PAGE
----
Arkansas' recent General Improvement Fund (GIF) scandal highlights a serious concern for the state. No, not just the questionable program that is GIF. But the overall lack of transparency in Arkansas, particularly in the state's economic development incentive programs.
For democratic societies to function properly, it is absolutely necessary for governments to be transparent. Public officials must provide the electorate with enough information to allow voters to adequately evaluate their government officials. It is not only a moral duty of elected officials, but it provides practical benefits. Increased transparency leads to residents who are more trusting of their government because they are able to identify and correct misguided policy or corrupt practices.
Arkansas desperately needs more transparency in its economic development incentive programs. These programs allow public officials to provide tax breaks and subsidies to select businesses in return for the promise of jobs and investment. Not only does the academic research indicate this is misguided policy, but tax breaks and subsidies are ripe for potential corruption and cost Arkansas taxpayers millions of dollars every year.
According to a 2016 report from the Arkansas Department of Finance and Administration (DFA), business tax incentives alone cost the state more than $2.06 billion from 1984 through 2015 in inflation-adjusted dollars. That is more than $1,800 per Arkansas household. And, over the last decade, subsidies from the Quick Action Closing Fund and Amendment 82 bonds have cost the state another $251 million, adjusted for inflation.
Arkansas' current transparency measures are not sufficient for its incentive programs. The handful of annual activity reports leave much to be desired. To start, the state does not require the same data to be reported across each incentive program. This means that some reports are missing information on the companies that receive incentives, their job and average wage projections, and the projected costs of each project.
Furthermore, no activity report details the realized benefits and costs of each project. There is no accounting of how many jobs are actually created by each project, the actual wages of those jobs, and the actual investment each project made in the local economy. While politicians may count photo opportunities at ribbon-cutting ceremonies, economic development is ultimately about realizing actual gains in economic activity. Failing to report the progress--or lack of progress--that each company is making toward its promises is a gaping hole in state transparency.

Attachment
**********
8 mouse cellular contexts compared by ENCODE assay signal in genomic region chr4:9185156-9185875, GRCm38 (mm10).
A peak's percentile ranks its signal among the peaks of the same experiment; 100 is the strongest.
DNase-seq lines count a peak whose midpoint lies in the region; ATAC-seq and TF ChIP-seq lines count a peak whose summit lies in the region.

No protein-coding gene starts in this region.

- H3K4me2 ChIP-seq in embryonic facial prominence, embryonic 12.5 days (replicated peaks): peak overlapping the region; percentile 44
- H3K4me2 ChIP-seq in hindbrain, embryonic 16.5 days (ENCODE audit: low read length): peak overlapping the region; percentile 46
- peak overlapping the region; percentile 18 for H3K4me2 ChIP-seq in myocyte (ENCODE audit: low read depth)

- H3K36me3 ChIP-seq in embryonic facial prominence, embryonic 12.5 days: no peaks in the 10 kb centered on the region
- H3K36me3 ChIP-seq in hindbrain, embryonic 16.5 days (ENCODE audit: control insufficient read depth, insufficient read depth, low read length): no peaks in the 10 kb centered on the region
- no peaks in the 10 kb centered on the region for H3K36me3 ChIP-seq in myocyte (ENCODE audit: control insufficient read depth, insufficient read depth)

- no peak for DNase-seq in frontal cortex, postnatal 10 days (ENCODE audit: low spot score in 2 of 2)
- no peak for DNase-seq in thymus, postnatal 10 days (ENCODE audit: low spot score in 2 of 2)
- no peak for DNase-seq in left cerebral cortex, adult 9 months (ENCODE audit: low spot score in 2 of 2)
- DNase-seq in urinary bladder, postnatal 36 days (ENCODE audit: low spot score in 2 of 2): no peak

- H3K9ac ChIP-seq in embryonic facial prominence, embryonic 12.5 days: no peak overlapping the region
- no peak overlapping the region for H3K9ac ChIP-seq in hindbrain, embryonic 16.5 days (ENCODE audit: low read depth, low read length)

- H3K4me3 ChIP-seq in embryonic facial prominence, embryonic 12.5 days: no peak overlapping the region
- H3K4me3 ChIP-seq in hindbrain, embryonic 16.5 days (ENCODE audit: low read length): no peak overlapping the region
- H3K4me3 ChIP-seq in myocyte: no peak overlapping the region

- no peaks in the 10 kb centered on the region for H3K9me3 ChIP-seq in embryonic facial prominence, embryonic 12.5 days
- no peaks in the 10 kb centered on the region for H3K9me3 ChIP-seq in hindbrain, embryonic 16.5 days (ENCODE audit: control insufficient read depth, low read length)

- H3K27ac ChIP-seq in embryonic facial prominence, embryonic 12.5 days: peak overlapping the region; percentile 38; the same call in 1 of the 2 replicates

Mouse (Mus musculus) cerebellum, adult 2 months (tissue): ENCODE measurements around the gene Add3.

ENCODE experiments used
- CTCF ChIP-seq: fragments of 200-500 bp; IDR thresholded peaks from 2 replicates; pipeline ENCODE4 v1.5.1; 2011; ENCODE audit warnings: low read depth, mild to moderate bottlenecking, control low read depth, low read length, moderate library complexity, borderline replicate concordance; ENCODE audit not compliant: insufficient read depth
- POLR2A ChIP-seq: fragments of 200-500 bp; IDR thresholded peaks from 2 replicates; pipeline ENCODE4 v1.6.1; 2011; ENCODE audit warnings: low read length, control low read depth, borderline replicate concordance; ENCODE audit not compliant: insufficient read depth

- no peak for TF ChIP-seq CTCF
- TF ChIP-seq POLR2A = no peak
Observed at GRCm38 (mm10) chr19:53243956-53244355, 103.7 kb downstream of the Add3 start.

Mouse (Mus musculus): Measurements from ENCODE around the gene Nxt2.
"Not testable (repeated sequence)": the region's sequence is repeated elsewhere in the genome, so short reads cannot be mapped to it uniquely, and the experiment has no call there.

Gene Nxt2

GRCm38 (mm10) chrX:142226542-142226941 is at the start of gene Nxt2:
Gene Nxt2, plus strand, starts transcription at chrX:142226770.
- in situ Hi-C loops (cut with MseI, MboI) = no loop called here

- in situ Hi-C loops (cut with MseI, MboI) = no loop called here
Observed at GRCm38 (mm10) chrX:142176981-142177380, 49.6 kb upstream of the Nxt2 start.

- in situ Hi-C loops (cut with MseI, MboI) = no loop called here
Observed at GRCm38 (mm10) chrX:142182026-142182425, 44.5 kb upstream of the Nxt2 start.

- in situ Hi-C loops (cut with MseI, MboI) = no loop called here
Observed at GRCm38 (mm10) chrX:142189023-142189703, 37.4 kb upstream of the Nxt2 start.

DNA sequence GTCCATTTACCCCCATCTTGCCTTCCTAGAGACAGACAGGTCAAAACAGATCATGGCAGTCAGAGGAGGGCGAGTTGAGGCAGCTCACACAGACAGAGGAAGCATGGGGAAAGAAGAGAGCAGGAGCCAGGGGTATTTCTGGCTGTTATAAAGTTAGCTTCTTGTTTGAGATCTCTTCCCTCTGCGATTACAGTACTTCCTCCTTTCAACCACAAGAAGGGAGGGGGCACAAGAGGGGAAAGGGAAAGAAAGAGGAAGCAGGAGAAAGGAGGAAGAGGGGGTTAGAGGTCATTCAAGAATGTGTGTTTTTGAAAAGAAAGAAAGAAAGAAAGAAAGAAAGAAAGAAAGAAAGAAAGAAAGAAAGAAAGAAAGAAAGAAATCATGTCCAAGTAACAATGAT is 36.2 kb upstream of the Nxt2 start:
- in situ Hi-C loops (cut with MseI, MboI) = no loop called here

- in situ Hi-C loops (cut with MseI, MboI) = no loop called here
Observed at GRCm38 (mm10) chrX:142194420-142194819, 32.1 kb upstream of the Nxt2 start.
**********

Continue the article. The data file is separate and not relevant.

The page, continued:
The annual reports also lack other important information. For example, median wages for both projected and realized jobs, North American Industry Classification System codes, and "clawback" formulas are not included. However, this information is essential in determining the benefit provided to employees, the types of firms Arkansas is able to attract, and how the state intends to protect taxpayer dollars when projects go awry.
The good news, though, is that Arkansas has a fantastic opportunity to improve economic development incentive transparency. Recent changes in the Governmental Accounting Standards Board's rules for disclosing tax abatements should motivate public officials. And Arkansas' existing annual incentive activity reports, required DFA audits on firms receiving incentives, and established fiscal information website, transparency.arkansas.gov, provide a solid foundation to build upon. Implementing small tweaks in the data reported, and the reporting methodologies, should yield significant gains in Arkansas' transparency.
To start, Arkansas should make economic development incentive agreement contracts available to the public. This would allow residents to see how and with whom public officials are "investing" their tax dollars and what companies are promising in return.
The state should also improve and expand the data it reports in regards to each project. This means including regular progress reports on the actual benefits and costs of each individual project.
Finally, the state should consolidate all economic development incentive reporting into an online database, similar to or a part of transparency.arkansas.gov. Creating a functional database with all the relevant incentive activity would encourage uniform reporting methods and provide an easily accessible portal for Arkansas residents.
Other states have seen the benefits of greater transparency. For example, Washington State's 2013 transparency legislation allowed state officials to find that Boeing's incentive package was on track to cost more than the $8.7 billion originally estimated, despite the company having cut thousands of Washington jobs and planning to cut thousands more.
Increasing transparency in Arkansas' economic development incentive programs should be a priority for the Legislature. It will increase the public's ability to monitor specific economic development projects, to evaluate the merits of tax breaks and subsidies, and to judge public officials' use of financial incentives. Most importantly, though, increased transparency makes it easier for residents to hold public officials accountable for their economic development policies.
Jacob Bundrick is a policy analyst with the Arkansas Center for Research in Economics (ACRE) at the University of Central Arkansas.
Editorial on 01/19/2017